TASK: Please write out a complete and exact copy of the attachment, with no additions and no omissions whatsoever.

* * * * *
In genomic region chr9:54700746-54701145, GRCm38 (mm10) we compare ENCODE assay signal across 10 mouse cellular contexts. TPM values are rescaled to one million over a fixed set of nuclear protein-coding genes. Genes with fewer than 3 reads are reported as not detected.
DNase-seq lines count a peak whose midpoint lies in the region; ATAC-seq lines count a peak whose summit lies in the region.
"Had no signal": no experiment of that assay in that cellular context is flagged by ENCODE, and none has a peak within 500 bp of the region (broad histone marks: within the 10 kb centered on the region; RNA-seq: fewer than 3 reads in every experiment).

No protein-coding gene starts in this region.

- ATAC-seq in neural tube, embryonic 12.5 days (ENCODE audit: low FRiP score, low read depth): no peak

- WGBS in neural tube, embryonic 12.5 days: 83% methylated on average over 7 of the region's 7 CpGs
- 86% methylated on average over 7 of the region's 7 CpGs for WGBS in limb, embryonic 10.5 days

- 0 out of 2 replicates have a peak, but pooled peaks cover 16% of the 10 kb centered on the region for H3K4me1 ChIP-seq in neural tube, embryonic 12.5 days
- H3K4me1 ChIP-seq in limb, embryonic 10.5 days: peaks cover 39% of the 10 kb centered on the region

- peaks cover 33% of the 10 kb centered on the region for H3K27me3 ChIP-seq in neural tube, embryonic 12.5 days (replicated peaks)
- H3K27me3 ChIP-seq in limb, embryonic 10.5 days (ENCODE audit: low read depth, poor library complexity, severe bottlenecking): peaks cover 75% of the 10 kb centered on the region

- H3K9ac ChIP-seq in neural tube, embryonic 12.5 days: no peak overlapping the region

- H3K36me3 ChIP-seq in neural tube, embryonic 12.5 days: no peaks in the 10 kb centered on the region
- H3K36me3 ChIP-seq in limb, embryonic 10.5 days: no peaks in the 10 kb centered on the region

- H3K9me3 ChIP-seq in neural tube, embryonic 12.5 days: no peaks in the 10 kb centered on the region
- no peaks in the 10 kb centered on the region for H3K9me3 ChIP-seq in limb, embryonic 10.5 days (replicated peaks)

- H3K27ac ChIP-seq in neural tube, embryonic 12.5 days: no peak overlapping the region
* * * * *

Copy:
In genomic region chr9:54700746-54701145, GRCm38 (mm10) we compare ENCODE assay signal across 10 mouse cellular contexts. TPM values are rescaled to one million over a fixed set of nuclear protein-coding genes. Genes with fewer than 3 reads are reported as not detected.
DNase-seq lines count a peak whose midpoint lies in the region; ATAC-seq lines count a peak whose summit lies in the region.
"Had no signal": no experiment of that assay in that cellular context is flagged by ENCODE, and none has a peak within 500 bp of the region (broad histone marks: within the 10 kb centered on the region; RNA-seq: fewer than 3 reads in every experiment).

No protein-coding gene starts in this region.

- ATAC-seq in neural tube, embryonic 12.5 days (ENCODE audit: low FRiP score, low read depth): no peak

- WGBS in neural tube, embryonic 12.5 days: 83% methylated on average over 7 of the region's 7 CpGs
- 86% methylated on average over 7 of the region's 7 CpGs for WGBS in limb, embryonic 10.5 days

- 0 out of 2 replicates have a peak, but pooled peaks cover 16% of the 10 kb centered on the region for H3K4me1 ChIP-seq in neural tube, embryonic 12.5 days
- H3K4me1 ChIP-seq in limb, embryonic 10.5 days: peaks cover 39% of the 10 kb centered on the region

- peaks cover 33% of the 10 kb centered on the region for H3K27me3 ChIP-seq in neural tube, embryonic 12.5 days (replicated peaks)
- H3K27me3 ChIP-seq in limb, embryonic 10.5 days (ENCODE audit: low read depth, poor library complexity, severe bottlenecking): peaks cover 75% of the 10 kb centered on the region

- H3K9ac ChIP-seq in neural tube, embryonic 12.5 days: no peak overlapping the region

- H3K36me3 ChIP-seq in neural tube, embryonic 12.5 days: no peaks in the 10 kb centered on the region
- H3K36me3 ChIP-seq in limb, embryonic 10.5 days: no peaks in the 10 kb centered on the region

- H3K9me3 ChIP-seq in neural tube, embryonic 12.5 days: no peaks in the 10 kb centered on the region
- no peaks in the 10 kb centered on the region for H3K9me3 ChIP-seq in limb, embryonic 10.5 days (replicated peaks)

- H3K27ac ChIP-seq in neural tube, embryonic 12.5 days: no peak overlapping the region